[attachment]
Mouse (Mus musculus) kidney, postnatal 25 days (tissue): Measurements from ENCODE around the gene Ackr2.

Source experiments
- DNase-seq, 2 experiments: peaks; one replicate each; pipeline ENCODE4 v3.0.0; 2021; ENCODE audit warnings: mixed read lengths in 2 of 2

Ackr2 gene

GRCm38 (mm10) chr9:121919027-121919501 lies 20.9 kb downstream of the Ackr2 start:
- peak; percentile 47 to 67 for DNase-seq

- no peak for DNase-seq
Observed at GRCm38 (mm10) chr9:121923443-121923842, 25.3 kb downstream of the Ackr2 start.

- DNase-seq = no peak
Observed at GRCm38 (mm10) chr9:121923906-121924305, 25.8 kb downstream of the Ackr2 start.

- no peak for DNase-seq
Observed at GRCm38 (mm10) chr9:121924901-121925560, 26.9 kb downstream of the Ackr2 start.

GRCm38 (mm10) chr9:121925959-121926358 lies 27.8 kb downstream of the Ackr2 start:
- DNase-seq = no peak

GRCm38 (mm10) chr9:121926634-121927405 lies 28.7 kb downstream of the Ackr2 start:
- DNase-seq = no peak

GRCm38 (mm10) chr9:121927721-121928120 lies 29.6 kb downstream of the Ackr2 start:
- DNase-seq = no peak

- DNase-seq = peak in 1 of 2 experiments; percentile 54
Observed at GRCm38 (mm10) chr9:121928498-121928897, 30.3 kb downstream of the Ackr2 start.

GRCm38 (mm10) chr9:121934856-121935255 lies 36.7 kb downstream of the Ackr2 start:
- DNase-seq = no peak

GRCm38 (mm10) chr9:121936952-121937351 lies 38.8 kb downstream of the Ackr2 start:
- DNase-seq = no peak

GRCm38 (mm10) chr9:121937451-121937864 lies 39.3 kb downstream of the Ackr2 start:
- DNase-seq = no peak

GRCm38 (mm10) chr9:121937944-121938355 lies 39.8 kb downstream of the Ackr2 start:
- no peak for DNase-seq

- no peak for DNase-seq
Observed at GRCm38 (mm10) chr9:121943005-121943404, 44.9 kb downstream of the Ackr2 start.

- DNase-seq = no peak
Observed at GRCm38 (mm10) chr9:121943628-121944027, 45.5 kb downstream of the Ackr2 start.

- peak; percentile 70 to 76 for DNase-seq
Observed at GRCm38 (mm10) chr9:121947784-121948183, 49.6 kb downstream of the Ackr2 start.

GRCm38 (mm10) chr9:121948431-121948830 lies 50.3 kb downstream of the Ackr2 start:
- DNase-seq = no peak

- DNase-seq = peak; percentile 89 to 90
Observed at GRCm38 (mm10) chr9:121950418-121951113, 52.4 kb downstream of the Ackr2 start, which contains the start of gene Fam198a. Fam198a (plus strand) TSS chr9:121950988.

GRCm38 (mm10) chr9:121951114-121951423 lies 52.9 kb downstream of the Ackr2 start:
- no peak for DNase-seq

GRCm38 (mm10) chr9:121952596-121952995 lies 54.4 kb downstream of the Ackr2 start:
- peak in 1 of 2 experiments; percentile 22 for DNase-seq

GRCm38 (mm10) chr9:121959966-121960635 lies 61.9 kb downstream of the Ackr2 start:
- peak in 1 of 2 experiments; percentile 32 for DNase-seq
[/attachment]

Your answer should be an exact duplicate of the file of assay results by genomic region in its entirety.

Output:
Mouse (Mus musculus) kidney, postnatal 25 days (tissue): Measurements from ENCODE around the gene Ackr2.

Source experiments
- DNase-seq, 2 experiments: peaks; one replicate each; pipeline ENCODE4 v3.0.0; 2021; ENCODE audit warnings: mixed read lengths in 2 of 2

Ackr2 gene

GRCm38 (mm10) chr9:121919027-121919501 lies 20.9 kb downstream of the Ackr2 start:
- peak; percentile 47 to 67 for DNase-seq

- no peak for DNase-seq
Observed at GRCm38 (mm10) chr9:121923443-121923842, 25.3 kb downstream of the Ackr2 start.

- DNase-seq = no peak
Observed at GRCm38 (mm10) chr9:121923906-121924305, 25.8 kb downstream of the Ackr2 start.

- no peak for DNase-seq
Observed at GRCm38 (mm10) chr9:121924901-121925560, 26.9 kb downstream of the Ackr2 start.

GRCm38 (mm10) chr9:121925959-121926358 lies 27.8 kb downstream of the Ackr2 start:
- DNase-seq = no peak

GRCm38 (mm10) chr9:121926634-121927405 lies 28.7 kb downstream of the Ackr2 start:
- DNase-seq = no peak

GRCm38 (mm10) chr9:121927721-121928120 lies 29.6 kb downstream of the Ackr2 start:
- DNase-seq = no peak

- DNase-seq = peak in 1 of 2 experiments; percentile 54
Observed at GRCm38 (mm10) chr9:121928498-121928897, 30.3 kb downstream of the Ackr2 start.

GRCm38 (mm10) chr9:121934856-121935255 lies 36.7 kb downstream of the Ackr2 start:
- DNase-seq = no peak

GRCm38 (mm10) chr9:121936952-121937351 lies 38.8 kb downstream of the Ackr2 start:
- DNase-seq = no peak

GRCm38 (mm10) chr9:121937451-121937864 lies 39.3 kb downstream of the Ackr2 start:
- DNase-seq = no peak

GRCm38 (mm10) chr9:121937944-121938355 lies 39.8 kb downstream of the Ackr2 start:
- no peak for DNase-seq

- no peak for DNase-seq
Observed at GRCm38 (mm10) chr9:121943005-121943404, 44.9 kb downstream of the Ackr2 start.

- DNase-seq = no peak
Observed at GRCm38 (mm10) chr9:121943628-121944027, 45.5 kb downstream of the Ackr2 start.

- peak; percentile 70 to 76 for DNase-seq
Observed at GRCm38 (mm10) chr9:121947784-121948183, 49.6 kb downstream of the Ackr2 start.

GRCm38 (mm10) chr9:121948431-121948830 lies 50.3 kb downstream of the Ackr2 start:
- DNase-seq = no peak

- DNase-seq = peak; percentile 89 to 90
Observed at GRCm38 (mm10) chr9:121950418-121951113, 52.4 kb downstream of the Ackr2 start, which contains the start of gene Fam198a. Fam198a (plus strand) TSS chr9:121950988.

GRCm38 (mm10) chr9:121951114-121951423 lies 52.9 kb downstream of the Ackr2 start:
- no peak for DNase-seq

GRCm38 (mm10) chr9:121952596-121952995 lies 54.4 kb downstream of the Ackr2 start:
- peak in 1 of 2 experiments; percentile 22 for DNase-seq

GRCm38 (mm10) chr9:121959966-121960635 lies 61.9 kb downstream of the Ackr2 start:
- peak in 1 of 2 experiments; percentile 32 for DNase-seq